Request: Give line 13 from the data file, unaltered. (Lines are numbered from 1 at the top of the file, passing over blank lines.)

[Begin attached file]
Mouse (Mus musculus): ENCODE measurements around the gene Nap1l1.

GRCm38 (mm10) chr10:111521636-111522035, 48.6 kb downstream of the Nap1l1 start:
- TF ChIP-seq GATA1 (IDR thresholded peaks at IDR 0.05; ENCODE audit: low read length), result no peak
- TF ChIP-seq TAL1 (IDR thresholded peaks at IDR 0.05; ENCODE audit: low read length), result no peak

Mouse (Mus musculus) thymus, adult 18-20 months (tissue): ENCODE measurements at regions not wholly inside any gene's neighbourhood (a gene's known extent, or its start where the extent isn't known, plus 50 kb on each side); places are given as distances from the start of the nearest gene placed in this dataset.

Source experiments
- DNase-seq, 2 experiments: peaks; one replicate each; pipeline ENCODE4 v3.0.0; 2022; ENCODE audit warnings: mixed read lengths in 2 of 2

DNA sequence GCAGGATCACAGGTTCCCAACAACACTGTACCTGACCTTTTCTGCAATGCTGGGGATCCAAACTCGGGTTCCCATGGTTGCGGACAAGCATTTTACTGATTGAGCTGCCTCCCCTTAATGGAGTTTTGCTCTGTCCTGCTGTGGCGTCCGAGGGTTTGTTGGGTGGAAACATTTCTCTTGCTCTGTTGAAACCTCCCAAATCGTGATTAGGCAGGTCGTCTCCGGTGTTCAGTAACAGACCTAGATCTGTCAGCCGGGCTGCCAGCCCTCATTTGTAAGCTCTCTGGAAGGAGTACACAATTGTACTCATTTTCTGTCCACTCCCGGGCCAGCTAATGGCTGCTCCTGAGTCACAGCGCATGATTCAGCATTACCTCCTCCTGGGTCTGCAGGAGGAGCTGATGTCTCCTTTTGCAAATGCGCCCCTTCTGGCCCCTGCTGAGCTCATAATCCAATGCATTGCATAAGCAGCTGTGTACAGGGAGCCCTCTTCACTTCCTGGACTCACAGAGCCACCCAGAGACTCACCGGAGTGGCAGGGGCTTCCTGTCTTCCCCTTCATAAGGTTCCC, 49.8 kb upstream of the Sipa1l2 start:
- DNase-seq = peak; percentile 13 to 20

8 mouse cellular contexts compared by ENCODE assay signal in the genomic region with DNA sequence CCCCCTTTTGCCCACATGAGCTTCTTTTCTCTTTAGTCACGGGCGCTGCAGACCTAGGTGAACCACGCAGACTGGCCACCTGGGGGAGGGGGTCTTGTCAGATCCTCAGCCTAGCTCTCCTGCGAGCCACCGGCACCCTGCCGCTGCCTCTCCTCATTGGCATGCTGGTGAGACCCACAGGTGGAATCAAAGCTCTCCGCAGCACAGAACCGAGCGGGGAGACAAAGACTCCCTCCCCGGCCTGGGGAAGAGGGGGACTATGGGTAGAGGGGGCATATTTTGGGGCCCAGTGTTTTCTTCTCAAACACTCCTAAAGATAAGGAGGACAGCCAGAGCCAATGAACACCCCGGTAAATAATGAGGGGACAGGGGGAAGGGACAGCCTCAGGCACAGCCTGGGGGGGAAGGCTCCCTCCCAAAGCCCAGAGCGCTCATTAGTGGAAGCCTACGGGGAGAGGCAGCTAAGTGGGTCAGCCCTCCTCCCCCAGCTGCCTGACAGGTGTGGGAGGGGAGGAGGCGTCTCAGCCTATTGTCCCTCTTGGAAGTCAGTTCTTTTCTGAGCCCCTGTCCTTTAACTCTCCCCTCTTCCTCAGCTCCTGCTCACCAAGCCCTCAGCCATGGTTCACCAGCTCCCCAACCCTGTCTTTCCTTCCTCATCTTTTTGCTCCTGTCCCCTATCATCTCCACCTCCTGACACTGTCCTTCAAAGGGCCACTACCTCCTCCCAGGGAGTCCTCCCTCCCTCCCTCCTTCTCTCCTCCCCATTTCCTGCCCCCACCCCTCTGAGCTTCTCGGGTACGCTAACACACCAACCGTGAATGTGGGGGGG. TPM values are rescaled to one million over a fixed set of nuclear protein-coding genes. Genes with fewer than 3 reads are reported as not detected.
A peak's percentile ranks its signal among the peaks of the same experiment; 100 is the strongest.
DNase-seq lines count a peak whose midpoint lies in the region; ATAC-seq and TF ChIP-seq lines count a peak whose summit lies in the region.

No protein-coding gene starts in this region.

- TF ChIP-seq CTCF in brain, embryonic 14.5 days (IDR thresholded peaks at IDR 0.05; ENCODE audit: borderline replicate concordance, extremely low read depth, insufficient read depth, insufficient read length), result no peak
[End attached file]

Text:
No protein-coding gene starts in this region.